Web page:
Western Countries Urge U.N. to Begin Airdrops to Besieged Parts of Syria

Syria aid
A Red Crescent aid worker inspects medical supplies after an airstrike on the rebel-held Tariq al-Bab neighborhood of Aleppo, Syria, April 30. Western countries have urged the U.N. to consider dropping aid to besieged parts of the country. Abdalrhman Ismail/Reuters

Representatives from the U.S., U.K. and French governments have called on the U.N. to begin dropping aid to besieged towns in Syria.

The move comes after Syrian government forces failed to respect the internationally agreed June 1 deadline for aid distribution across the war-torn country.

One of the worst affected areas is the Darayya suburb in Damascus, where around 4,000 people have been in need of food aid since 2012. On Wednesday, a humanitarian convoy was allowed through but it only carried non-food products such as medicine, The Guardian reported.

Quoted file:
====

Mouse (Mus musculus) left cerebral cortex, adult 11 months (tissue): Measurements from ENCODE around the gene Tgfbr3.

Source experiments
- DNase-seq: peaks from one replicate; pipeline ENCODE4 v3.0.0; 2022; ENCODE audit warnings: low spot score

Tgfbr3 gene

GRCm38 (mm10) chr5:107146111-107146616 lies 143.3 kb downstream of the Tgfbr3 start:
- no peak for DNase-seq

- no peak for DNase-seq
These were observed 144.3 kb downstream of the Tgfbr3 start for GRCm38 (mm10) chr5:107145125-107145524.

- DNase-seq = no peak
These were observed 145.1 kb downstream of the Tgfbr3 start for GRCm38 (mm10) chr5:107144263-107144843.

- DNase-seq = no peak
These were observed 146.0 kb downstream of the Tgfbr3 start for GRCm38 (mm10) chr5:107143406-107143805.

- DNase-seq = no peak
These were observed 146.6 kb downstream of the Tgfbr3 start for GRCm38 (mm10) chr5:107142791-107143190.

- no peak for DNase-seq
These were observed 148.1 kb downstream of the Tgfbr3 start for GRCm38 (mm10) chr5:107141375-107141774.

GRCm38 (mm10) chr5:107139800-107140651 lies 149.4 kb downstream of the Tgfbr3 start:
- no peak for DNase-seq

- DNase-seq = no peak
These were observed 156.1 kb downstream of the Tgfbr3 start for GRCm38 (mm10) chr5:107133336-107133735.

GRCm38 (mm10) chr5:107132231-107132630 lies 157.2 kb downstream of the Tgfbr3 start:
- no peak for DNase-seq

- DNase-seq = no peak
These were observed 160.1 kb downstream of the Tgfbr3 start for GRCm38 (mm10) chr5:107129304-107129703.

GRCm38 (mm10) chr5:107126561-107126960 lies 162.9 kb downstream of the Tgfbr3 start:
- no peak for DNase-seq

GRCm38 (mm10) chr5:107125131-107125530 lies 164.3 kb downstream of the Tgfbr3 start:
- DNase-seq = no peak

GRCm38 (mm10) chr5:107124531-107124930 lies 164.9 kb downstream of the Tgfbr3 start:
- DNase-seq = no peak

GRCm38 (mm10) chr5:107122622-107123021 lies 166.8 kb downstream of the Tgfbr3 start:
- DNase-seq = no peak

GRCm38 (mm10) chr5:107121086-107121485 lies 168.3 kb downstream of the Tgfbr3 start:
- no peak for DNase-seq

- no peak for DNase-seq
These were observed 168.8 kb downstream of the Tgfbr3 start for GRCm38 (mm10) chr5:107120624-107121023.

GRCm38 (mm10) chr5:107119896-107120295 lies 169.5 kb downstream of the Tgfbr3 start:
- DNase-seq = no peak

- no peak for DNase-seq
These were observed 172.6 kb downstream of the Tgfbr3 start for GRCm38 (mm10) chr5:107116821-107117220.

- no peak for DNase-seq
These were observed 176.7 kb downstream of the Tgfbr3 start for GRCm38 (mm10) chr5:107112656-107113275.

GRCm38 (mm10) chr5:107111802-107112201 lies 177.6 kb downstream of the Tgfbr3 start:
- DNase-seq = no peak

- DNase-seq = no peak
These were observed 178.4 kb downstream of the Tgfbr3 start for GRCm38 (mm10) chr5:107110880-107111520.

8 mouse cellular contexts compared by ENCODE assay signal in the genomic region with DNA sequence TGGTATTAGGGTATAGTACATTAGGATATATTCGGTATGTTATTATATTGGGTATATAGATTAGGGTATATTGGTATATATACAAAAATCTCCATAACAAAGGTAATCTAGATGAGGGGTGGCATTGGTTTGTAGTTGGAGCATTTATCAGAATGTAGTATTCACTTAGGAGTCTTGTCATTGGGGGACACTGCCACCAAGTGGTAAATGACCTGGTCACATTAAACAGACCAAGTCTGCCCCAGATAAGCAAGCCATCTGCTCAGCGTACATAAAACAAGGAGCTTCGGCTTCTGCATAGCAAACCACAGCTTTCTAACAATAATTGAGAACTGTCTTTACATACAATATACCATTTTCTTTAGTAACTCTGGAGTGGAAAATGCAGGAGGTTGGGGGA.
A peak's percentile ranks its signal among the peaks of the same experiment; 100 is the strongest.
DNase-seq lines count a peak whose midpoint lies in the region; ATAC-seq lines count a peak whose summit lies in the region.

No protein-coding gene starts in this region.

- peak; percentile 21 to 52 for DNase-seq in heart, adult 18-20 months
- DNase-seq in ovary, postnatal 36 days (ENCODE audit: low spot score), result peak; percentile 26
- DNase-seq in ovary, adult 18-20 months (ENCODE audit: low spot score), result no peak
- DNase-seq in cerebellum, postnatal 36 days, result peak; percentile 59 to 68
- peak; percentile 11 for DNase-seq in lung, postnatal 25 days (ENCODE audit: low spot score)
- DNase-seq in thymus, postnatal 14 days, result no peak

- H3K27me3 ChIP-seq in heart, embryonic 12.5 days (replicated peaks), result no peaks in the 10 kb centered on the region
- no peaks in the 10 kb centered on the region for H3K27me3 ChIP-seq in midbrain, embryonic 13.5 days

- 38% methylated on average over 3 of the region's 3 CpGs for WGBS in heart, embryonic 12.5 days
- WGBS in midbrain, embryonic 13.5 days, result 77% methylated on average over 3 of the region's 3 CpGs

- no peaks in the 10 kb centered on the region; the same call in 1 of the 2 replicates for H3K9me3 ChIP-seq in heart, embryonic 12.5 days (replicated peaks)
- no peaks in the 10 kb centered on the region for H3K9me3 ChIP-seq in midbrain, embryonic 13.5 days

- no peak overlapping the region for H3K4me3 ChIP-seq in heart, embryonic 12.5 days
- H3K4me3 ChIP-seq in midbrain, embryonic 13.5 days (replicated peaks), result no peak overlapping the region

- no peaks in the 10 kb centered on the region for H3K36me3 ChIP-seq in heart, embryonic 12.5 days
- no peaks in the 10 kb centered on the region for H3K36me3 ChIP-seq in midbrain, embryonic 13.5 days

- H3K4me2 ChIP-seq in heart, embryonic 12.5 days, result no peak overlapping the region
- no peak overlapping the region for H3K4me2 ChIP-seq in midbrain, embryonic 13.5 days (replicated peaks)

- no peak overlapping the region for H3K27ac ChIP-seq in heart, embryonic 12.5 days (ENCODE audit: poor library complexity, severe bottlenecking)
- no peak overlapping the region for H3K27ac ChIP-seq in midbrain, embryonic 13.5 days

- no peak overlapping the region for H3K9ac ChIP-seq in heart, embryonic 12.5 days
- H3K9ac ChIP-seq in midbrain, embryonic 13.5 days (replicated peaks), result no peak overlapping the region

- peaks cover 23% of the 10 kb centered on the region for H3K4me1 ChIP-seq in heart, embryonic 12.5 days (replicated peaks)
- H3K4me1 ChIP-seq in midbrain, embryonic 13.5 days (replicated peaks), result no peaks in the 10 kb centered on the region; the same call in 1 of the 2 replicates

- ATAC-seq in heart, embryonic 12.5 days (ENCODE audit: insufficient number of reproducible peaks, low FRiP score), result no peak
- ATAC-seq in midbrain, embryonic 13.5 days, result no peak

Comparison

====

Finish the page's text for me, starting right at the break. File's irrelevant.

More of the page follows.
The U.N.'s security council is due to meet Friday to discuss dropping aid to Syria from planes, the BBC reported. John Kirby, a spokesman for the U.S. state department, said he had spoken to the U.N. about this option, adding that hundreds of thousands of Syrians need "sustained and regular" aid deliveries.

Airdrops, however, are expensive and sometimes go awry. In February, the U.N.'s World Food Program agency attempted to airdrop 21-pallets of aid to an area in Deir al-Zor in eastern Syria. Seventeen of the pallets either went missing or fell into inaccessible territory.

Western powers have asked Russia and Iran, two allies of the Syrian regime, to call on President Bashar al-Assad to let aid convoys through. On Wednesday, Russia agreed a 48-hour pause for humanitarian workers to deliver supplies to Darayya. Three weeks earlier, however, government forces had refused to let trucks in.